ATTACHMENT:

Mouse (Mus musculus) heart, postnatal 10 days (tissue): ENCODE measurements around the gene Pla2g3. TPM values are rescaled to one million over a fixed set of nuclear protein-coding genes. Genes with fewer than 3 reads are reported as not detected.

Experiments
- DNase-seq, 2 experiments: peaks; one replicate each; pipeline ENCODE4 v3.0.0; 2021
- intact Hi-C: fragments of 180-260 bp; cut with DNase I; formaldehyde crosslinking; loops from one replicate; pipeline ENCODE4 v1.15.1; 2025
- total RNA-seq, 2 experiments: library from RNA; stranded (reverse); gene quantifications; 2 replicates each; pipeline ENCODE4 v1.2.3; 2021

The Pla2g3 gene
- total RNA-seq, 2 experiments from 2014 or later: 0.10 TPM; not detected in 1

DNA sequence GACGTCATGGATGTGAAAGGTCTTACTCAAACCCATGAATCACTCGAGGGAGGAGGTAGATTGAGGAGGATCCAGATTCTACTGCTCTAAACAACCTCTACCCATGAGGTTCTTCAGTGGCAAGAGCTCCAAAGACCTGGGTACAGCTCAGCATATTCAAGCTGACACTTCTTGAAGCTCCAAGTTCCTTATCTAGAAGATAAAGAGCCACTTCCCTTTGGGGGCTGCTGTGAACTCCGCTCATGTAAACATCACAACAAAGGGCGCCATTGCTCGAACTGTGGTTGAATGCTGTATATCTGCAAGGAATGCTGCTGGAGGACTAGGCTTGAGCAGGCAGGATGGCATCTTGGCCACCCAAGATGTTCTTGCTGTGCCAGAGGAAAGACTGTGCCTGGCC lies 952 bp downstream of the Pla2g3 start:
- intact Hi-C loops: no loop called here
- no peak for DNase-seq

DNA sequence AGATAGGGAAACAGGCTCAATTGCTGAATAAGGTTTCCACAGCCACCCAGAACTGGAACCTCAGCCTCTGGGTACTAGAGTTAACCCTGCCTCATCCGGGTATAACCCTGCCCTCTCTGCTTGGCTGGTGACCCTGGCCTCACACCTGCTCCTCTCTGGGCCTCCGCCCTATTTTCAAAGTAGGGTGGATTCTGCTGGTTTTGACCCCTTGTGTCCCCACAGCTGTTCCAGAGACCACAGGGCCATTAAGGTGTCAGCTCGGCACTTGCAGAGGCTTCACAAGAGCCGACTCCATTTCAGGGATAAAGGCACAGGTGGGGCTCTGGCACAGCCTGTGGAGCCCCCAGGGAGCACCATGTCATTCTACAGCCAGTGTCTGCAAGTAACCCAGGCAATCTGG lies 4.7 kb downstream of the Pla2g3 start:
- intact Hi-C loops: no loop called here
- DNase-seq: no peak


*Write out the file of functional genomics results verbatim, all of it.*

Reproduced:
Mouse (Mus musculus) heart, postnatal 10 days (tissue): ENCODE measurements around the gene Pla2g3. TPM values are rescaled to one million over a fixed set of nuclear protein-coding genes. Genes with fewer than 3 reads are reported as not detected.

Experiments
- DNase-seq, 2 experiments: peaks; one replicate each; pipeline ENCODE4 v3.0.0; 2021
- intact Hi-C: fragments of 180-260 bp; cut with DNase I; formaldehyde crosslinking; loops from one replicate; pipeline ENCODE4 v1.15.1; 2025
- total RNA-seq, 2 experiments: library from RNA; stranded (reverse); gene quantifications; 2 replicates each; pipeline ENCODE4 v1.2.3; 2021

The Pla2g3 gene
- total RNA-seq, 2 experiments from 2014 or later: 0.10 TPM; not detected in 1

DNA sequence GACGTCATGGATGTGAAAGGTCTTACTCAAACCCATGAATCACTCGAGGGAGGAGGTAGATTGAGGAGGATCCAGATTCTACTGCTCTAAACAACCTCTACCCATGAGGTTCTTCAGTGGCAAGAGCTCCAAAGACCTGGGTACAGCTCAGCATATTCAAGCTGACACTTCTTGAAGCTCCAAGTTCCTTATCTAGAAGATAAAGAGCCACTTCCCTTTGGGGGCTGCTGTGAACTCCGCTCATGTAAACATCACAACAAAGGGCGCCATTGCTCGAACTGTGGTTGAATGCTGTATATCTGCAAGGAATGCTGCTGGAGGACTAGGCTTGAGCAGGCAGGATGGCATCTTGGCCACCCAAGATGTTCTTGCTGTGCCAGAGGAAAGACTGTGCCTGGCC lies 952 bp downstream of the Pla2g3 start:
- intact Hi-C loops: no loop called here
- no peak for DNase-seq

DNA sequence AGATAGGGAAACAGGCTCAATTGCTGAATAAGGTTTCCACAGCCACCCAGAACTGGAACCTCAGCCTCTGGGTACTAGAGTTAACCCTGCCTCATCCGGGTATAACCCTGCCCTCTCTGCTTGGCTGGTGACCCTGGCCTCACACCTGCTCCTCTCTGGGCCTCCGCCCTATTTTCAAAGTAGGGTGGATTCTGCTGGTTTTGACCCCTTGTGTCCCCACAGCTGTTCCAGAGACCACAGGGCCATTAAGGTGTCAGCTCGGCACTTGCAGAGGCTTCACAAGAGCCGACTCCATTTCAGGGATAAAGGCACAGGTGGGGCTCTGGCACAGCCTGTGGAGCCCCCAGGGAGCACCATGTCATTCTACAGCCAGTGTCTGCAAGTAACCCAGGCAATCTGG lies 4.7 kb downstream of the Pla2g3 start:
- intact Hi-C loops: no loop called here
- DNase-seq: no peak